Across the UK there are thousands of grassroots community sport and youth groups using sport to tackle locally-specific problems and issues, whether it’s high rates of anti-social behaviour or improving community cohesion. What’s unique about these groups is that they are nearly always born out of a pressing need in the local area, with residents taking the initiative and responsibility on their shoulders to address the issues and make a real difference to their community.
Rather than programmes or solutions being imposed ‘top down’ from external organisations which may not fully understand the nuances of the local community, these groups offer a ‘bottom-up’ approach – identifying, creating and then delivering local solutions for local problems. And it’s exactly these groups that Sported has been enabling over the last 10 years.
The challenge is that these small, predominantly volunteer-led groups have borne the brunt of years of public spending cuts. It’s estimated that council funding for youth services has plummeted by almost two-thirds (62%), from just over £1bn in 2008-09 to £388m in 2016-17. And the predictable result? Since 2010, hundreds of youth clubs have closed their doors for the last time and young people from our most deprived communities have been left with nowhere to go and nothing to do.
The public health approach to tackling the root causes of youth violence has put the survival of community groups back in the spotlight. Coupled with the social outcomes outlined in DCMS’ Sporting Future strategy and the focus of the national sport councils on decreasing inactivity amongst under-representative groups – be it low socio-economic, women and girls, disabled and certain BAME groups – and arguably grassroots sport and youth groups collectively offer one of the best and most cost-effective solutions for tackling these pressing issues in the areas where it’s needed most. The good news is that these groups don’t need to be reinvented or established, a thriving network already exists. What they do need however is support, resources and investment to continue and evidence the great work they are already doing and build upon their success.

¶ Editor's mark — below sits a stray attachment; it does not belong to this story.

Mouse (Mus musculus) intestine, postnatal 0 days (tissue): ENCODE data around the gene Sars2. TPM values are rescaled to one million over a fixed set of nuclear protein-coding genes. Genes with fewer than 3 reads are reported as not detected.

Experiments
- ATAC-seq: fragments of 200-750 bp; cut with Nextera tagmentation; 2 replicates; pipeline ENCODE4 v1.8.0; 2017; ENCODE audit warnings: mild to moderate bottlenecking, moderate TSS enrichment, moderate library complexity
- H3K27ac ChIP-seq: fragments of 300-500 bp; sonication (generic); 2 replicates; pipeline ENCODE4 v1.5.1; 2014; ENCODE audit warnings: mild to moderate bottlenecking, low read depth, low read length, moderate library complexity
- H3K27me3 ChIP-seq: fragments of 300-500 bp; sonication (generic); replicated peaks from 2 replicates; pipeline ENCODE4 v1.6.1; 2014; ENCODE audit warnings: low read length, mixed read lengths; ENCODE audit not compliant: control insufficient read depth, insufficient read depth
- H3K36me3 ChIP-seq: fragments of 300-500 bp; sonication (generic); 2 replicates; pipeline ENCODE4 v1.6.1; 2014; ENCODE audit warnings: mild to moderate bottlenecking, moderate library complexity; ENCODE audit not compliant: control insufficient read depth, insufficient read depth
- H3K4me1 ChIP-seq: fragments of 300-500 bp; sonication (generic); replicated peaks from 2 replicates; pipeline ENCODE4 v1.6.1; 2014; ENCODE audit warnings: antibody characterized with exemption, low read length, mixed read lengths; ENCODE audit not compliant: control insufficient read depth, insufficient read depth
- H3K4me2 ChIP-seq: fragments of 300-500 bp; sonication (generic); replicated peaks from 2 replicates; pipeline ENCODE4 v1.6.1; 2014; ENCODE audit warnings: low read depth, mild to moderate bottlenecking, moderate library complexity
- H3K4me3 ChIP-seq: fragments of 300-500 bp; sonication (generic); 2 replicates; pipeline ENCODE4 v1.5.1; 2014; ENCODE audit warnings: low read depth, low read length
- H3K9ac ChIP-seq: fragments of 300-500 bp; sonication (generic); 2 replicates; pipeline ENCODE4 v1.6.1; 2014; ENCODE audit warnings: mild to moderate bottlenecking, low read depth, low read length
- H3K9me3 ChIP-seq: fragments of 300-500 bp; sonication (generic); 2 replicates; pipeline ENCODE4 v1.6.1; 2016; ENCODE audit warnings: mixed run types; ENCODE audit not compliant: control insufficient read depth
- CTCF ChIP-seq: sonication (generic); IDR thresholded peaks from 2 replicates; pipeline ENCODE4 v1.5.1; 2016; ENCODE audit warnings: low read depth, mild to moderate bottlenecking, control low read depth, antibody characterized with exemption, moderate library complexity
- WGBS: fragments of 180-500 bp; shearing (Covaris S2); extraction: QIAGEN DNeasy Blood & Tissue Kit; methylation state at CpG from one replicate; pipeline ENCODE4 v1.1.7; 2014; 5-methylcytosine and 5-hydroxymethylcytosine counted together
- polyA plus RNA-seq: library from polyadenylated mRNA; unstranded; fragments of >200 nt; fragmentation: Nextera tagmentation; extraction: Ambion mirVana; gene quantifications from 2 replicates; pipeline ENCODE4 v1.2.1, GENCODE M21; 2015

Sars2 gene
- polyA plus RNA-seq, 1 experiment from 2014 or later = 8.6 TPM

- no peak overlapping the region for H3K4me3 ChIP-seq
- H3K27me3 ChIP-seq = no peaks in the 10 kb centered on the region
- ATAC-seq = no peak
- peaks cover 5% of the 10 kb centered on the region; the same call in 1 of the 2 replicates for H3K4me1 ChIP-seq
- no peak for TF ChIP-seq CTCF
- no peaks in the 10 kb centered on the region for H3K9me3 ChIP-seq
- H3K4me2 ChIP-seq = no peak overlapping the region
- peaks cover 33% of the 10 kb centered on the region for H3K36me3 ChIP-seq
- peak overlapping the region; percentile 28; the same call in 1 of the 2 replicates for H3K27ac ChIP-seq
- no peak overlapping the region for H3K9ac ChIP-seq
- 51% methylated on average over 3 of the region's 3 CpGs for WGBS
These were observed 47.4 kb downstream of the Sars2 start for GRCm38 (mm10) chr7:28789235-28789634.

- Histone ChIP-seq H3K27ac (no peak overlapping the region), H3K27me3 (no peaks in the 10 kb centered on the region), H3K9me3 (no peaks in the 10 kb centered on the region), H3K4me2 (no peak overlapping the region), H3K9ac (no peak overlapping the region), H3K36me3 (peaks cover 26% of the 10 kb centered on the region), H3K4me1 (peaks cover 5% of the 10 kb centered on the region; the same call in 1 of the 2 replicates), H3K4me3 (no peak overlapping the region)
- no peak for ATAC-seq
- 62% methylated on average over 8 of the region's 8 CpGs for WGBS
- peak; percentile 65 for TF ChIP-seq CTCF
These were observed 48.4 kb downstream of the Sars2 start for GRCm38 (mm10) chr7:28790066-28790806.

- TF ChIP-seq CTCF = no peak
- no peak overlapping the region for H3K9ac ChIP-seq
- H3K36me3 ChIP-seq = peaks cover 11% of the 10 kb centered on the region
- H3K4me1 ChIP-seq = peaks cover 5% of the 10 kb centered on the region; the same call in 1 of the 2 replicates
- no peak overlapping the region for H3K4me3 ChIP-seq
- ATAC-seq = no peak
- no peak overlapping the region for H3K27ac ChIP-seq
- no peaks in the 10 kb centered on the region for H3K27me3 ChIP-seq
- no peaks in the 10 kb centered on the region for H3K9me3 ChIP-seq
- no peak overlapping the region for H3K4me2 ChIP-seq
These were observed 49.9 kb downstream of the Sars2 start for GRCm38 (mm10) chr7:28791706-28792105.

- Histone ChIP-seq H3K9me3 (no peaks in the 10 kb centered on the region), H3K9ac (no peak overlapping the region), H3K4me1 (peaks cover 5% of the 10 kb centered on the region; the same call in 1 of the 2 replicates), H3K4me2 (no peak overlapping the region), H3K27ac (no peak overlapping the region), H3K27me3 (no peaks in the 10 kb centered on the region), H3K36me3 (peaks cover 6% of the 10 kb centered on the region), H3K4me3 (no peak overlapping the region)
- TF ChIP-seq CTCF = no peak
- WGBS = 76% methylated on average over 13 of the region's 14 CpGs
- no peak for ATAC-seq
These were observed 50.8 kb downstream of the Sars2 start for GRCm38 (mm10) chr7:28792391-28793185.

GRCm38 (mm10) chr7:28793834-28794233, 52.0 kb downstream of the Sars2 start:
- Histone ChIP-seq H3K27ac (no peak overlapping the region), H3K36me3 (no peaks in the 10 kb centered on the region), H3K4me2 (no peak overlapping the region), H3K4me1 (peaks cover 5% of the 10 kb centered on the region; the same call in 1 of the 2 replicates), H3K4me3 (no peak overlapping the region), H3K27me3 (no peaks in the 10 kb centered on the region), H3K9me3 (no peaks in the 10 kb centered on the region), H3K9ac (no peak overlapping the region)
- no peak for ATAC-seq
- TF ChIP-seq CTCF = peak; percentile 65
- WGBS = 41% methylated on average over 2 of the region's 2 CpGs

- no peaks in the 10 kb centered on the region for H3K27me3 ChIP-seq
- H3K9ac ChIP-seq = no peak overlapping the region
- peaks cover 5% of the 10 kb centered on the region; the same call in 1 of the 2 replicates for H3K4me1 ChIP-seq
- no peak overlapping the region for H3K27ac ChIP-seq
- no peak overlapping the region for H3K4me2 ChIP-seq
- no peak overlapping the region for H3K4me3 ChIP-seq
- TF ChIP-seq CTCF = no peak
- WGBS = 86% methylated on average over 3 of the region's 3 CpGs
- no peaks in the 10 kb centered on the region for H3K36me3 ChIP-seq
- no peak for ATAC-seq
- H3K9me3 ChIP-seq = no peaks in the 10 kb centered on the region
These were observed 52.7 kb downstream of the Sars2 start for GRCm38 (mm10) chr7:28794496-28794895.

At Sported we are trusted experts in building the capacity and sustainability of community groups, with nearly 3,000 members across the length and breadth of the UK. The very nature of these groups – small, largely volunteer dependent, and with shoestring budgets – means funding is understandably front-of-mind. But part of our work in building their capacity is helping to identify and improve the operational pillars that underpin their wider ability to raise and spend funding efficiently and effectively.
For example, it’s not unusual for grassroots groups to be led and run by one main person, which puts them at risk if for whatever reason that person is not able to continue delivering. Or it could be a reliance on one income stream, which again increases their vulnerability to economic changes. There are numerous factors that underpin a group’s capacity and sustainability. Through Sported’s Capacity Model we aim to build a complete picture of our members’ organisational health to help them identify the risk factors and then work closely with them to minimise, whilst at the same time building proactive plans to help them achieve their vision.